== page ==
Japan to extend Tokyo area state of emergency to March 21


Posted at Mar 05 2021 08:13 AM

A passerby wearing a protective face mask walks past a display showing the logo of Tokyo 2020 Olympic Games that have been postponed to 2021 due to the coronavirus disease (COVID-19) outbreak, in Tokyo, Japan January 23, 2021. File Photo. Issei Kato, Reuters

TOKYO - The Japanese government plans to extend a state of emergency to combat COVID-19 for Tokyo and three neighboring prefectures until March 21, two weeks longer than originally scheduled, Economy Minister Yasutoshi Nishimura said on Friday.

Under the state of emergency, the government has requested restaurants and bars to close by 8 p.m. and stop serving alcohol an hour earlier. People are also asked to stay home after 8 p.m. unless they have essential reasons to go out.

Tokyo, Chiba, Kanagawa and Saitama prefectures, which make up 30% of the country's population, sought the extension past the originally scheduled end date of March 7 as new coronavirus cases had not fallen enough to meet targets.

Fuji TV, citing an unnamed government official, reported on Friday that another extension until the end of March could not be ruled out.

The government is keen to tame the spread of the virus as preparations ramp up for the Tokyo Olympics with just 4-1/2 months until they kick off.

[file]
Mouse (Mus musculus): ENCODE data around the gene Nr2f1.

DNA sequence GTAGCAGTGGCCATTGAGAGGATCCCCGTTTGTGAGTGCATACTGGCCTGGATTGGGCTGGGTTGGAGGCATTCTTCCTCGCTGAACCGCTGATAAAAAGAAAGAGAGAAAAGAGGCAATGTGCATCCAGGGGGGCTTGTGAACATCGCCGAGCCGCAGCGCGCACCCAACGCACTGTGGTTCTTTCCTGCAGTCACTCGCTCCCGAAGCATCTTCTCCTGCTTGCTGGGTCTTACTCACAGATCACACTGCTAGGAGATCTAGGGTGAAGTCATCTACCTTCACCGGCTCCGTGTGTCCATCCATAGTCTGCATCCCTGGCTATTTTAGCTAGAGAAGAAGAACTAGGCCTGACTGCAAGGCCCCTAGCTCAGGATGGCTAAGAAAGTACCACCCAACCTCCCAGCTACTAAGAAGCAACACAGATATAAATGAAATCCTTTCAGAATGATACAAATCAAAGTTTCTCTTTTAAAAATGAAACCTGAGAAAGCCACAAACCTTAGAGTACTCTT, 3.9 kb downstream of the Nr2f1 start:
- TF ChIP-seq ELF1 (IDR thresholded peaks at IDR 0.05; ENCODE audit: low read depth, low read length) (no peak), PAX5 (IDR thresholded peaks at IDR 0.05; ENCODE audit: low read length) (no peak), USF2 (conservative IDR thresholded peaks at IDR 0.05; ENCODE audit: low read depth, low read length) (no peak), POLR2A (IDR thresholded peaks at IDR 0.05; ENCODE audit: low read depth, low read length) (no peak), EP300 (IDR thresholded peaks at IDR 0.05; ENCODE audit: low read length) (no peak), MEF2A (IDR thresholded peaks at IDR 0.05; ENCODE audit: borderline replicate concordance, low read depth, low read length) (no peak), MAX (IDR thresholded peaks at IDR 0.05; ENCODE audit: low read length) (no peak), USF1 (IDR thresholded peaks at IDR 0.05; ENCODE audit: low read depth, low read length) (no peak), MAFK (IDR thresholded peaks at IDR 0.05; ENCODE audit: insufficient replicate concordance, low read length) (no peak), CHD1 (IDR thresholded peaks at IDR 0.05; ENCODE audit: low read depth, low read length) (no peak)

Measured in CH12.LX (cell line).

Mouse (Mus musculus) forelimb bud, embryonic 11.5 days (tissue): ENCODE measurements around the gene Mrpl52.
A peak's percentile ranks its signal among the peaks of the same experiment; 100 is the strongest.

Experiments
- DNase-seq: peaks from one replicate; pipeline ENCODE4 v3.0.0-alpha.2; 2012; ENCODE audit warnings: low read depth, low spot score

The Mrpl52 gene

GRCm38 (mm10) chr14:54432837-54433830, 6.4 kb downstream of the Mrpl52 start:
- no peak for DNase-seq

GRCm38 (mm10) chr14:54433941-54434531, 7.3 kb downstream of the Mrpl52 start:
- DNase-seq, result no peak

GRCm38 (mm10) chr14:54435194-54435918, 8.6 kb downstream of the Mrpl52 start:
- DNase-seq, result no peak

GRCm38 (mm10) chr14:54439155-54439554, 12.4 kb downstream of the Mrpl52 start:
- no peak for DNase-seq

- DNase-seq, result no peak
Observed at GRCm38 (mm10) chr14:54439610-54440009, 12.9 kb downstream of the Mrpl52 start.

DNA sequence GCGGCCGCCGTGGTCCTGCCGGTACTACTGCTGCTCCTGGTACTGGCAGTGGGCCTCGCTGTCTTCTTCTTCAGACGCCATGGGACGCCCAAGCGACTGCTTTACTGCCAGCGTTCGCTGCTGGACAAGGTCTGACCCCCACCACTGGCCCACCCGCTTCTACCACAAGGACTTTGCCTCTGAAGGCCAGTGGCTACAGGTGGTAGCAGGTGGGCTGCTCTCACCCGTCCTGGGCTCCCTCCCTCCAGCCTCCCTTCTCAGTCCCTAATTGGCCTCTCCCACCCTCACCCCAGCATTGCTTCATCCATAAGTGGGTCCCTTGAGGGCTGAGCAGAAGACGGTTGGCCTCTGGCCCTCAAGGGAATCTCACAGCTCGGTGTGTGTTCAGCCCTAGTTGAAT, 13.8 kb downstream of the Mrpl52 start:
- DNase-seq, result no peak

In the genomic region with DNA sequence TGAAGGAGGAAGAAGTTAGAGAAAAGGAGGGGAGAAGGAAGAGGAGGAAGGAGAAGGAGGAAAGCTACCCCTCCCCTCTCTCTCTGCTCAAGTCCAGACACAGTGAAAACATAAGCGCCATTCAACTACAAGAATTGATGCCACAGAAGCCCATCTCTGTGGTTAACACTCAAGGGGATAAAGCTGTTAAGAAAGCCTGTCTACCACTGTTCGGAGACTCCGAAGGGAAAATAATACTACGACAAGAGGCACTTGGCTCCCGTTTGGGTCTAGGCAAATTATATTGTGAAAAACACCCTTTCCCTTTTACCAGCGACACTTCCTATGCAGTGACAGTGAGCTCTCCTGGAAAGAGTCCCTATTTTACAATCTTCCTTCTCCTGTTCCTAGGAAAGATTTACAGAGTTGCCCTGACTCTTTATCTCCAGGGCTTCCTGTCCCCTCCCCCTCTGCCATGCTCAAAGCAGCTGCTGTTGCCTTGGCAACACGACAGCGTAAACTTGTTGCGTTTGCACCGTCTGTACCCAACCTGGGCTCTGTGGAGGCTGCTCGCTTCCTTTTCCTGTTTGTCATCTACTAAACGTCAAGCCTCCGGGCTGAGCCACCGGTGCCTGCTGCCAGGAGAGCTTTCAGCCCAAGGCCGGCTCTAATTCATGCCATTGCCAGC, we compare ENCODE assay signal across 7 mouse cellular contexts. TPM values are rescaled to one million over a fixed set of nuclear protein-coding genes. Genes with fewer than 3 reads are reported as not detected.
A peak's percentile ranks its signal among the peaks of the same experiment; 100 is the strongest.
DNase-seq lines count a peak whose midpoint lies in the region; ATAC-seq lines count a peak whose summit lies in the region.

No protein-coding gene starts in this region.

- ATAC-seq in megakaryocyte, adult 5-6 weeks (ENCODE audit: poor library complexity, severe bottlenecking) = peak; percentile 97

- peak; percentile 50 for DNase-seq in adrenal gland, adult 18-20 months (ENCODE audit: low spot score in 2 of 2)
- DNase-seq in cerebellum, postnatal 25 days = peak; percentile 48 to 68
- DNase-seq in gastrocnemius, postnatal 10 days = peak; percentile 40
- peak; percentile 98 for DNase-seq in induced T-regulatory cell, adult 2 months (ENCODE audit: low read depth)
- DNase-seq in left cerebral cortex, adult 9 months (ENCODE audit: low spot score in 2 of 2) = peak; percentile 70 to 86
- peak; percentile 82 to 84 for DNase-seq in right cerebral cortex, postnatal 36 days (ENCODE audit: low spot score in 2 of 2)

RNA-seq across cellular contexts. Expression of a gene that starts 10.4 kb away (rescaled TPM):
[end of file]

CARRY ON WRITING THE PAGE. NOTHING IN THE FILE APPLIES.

Foreign athletes have been barred from entering Japan to train ahead of the Games during the state of emergency. It was not immediately clear if the ban would remain in place during the extension for the Tokyo region while the order has already been lifted for the rest of the country.

The current curbs are narrower in scope than those imposed under an emergency in spring of last year when schools and non-essential businesses were mostly shuttered.

Still, new case numbers are at a fraction of their peak in early January, when the state of emergency took effect. Tokyo reported 279 cases on Thursday, compared with a record high 2,520 on Jan. 7

Nationwide, Japan has recorded some 433,000 cases and 8,050 deaths from COVID-19 as of Wednesday. (Reporting by Chang-Ran Kim and Chris Gallagher; editing by Richard Pullin)


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